Updated: Oh no, Moto! The handset and equipment maker reported a $3.6 billion loss today on sales of $7.1 billion for the fourth quarter of 2008. Motorola’s handset business sold only 19.2 million phones, in line with expectations. With a quarterly loss of $595 million, Moto’s handset business has lost a collective $3.22 billion in the last two years. All other business units at the company reported earnings increases, among them network equipment, set-top boxes and RFID systems.
As part of the financial results, Moto said will suspend its dividend, and that CFO Paul Liska has left after less than a year. Corporate Controller Edward J. Fitzpatrick will take his place while a new CFO is found.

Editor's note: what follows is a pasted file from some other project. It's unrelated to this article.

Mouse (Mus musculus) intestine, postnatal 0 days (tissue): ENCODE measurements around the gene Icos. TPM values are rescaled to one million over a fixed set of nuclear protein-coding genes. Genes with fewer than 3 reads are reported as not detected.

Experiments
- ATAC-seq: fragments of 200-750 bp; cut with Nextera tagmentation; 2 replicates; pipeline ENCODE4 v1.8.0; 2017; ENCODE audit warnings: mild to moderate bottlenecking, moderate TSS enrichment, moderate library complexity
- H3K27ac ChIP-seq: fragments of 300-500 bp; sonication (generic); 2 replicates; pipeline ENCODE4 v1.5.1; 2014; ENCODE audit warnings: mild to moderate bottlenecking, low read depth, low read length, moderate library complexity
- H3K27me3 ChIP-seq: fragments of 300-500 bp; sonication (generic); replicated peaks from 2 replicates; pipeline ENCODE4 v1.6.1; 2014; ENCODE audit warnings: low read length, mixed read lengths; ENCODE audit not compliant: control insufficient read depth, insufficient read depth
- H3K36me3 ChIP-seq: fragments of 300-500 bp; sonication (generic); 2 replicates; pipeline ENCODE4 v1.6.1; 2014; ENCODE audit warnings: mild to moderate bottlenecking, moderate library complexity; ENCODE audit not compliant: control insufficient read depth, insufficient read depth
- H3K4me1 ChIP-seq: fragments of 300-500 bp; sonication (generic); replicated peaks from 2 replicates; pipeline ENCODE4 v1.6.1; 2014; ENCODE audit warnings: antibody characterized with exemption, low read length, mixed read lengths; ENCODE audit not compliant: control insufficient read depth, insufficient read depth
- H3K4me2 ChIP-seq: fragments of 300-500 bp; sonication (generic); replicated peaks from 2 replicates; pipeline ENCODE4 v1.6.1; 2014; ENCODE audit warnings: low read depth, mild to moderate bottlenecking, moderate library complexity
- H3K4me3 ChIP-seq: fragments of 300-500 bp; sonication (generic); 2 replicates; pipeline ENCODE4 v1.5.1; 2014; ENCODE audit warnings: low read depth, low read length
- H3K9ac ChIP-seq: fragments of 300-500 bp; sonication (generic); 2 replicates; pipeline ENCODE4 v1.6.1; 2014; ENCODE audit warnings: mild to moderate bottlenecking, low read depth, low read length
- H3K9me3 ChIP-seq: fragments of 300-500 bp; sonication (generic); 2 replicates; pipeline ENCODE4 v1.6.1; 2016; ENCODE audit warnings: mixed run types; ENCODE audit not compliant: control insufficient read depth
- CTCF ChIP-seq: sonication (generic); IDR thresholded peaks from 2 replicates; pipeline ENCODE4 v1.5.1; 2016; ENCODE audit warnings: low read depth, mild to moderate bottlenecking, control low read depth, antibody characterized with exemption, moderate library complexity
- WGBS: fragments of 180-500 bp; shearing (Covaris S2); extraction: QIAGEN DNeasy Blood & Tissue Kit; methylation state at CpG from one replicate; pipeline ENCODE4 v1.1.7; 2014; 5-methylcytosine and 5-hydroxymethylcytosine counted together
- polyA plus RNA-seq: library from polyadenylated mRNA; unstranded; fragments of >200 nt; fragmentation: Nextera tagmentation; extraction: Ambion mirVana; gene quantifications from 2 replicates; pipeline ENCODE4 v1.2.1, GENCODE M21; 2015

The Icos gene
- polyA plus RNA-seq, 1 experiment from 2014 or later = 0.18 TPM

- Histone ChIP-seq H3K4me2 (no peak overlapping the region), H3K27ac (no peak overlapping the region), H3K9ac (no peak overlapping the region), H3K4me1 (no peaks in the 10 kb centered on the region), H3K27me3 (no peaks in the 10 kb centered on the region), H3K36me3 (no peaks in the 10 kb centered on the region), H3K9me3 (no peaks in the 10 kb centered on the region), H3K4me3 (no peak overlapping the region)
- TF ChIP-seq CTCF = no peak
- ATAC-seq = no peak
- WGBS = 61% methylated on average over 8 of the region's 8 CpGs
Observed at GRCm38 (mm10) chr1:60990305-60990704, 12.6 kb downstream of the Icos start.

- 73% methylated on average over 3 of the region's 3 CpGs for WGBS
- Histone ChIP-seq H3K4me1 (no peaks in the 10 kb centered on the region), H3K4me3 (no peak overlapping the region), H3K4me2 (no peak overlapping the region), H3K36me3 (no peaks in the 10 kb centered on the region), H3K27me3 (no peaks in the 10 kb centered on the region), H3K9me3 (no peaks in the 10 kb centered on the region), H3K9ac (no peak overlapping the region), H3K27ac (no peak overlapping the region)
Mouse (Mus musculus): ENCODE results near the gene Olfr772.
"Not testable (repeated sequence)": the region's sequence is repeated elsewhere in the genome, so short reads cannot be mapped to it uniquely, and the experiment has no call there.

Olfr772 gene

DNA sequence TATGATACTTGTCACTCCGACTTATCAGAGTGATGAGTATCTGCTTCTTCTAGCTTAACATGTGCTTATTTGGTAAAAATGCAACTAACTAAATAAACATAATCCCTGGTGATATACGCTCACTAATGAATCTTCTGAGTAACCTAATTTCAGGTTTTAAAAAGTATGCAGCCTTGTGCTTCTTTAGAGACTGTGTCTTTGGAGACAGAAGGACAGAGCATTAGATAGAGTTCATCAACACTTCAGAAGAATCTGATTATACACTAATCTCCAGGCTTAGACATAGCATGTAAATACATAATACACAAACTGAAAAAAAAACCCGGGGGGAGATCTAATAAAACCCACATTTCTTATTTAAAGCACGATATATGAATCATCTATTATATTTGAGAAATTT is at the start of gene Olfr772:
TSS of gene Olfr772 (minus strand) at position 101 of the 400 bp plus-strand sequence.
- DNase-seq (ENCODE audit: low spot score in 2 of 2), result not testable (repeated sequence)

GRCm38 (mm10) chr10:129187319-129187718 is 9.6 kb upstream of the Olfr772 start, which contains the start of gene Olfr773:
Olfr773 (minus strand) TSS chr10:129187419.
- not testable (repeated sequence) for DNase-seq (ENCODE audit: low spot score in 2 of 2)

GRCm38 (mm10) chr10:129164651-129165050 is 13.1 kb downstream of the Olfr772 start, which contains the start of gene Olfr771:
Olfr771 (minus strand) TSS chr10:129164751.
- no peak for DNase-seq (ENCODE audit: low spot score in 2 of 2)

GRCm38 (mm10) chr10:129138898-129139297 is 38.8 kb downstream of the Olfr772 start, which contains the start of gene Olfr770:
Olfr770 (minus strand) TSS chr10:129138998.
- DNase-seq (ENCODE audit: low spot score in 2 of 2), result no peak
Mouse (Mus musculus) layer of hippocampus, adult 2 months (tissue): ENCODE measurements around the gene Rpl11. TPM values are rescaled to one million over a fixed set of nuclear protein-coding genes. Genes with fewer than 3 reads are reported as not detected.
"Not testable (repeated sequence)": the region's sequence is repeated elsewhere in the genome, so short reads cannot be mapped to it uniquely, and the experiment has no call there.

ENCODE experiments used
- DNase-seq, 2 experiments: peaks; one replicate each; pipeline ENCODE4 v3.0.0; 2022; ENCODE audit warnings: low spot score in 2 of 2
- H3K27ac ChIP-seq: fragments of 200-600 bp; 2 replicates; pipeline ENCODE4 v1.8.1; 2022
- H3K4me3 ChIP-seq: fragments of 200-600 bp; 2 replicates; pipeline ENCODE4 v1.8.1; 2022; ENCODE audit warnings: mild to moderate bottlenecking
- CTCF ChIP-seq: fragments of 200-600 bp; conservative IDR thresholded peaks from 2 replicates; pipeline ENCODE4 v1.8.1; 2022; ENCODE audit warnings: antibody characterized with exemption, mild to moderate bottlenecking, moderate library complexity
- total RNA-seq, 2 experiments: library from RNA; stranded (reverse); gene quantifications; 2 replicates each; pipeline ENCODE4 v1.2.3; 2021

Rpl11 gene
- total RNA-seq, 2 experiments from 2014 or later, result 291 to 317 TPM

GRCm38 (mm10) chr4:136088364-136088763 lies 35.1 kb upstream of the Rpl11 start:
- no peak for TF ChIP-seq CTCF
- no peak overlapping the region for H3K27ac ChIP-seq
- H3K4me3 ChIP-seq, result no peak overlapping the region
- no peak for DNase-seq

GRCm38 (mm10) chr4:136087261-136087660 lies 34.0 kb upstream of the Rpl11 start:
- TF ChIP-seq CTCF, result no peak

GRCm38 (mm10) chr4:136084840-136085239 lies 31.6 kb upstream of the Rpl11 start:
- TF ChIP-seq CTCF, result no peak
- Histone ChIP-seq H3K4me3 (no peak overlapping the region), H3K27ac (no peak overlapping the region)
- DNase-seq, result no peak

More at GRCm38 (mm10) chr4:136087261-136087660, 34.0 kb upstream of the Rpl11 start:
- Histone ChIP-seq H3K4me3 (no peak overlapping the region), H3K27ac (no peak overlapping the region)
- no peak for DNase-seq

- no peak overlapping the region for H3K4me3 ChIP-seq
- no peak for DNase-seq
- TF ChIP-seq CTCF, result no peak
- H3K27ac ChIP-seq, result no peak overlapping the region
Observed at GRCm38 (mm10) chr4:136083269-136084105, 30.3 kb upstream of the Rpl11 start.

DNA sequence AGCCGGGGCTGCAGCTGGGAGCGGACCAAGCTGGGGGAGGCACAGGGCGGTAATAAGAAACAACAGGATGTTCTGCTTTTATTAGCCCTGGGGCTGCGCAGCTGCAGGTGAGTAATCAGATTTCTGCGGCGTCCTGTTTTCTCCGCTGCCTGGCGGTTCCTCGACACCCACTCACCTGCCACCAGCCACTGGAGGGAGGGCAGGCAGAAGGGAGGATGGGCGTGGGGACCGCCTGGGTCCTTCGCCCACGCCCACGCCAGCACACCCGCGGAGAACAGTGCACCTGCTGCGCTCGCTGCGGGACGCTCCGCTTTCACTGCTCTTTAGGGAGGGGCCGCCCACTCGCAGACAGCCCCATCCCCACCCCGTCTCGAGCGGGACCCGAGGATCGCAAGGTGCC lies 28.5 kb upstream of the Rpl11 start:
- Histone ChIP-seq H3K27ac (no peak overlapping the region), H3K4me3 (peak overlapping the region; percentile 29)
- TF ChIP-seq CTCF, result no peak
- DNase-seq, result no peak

The handset business is dragging down the company, and there’s no end in sight. Motorola can’t sell it, and turning the business around in the current economic climate is, as Om puts it, “like climbing Mount Everest without a tank of oxygen.” There are some indications that Motorola may be giving up, as it lays off more handset employees, and hints at dumping operating systems. Update: Motorola Co-CEO Sanjay Jha said today on the results call that Motorola will focus for now on Google’s Android platform, because “it’s more competitive” than Windows Mobile. Maybe Moto should talk to Dell. I hear Michael is interested in handsets and some people there are pretty familiar with the Moto business. Wow, that would be a culture clash!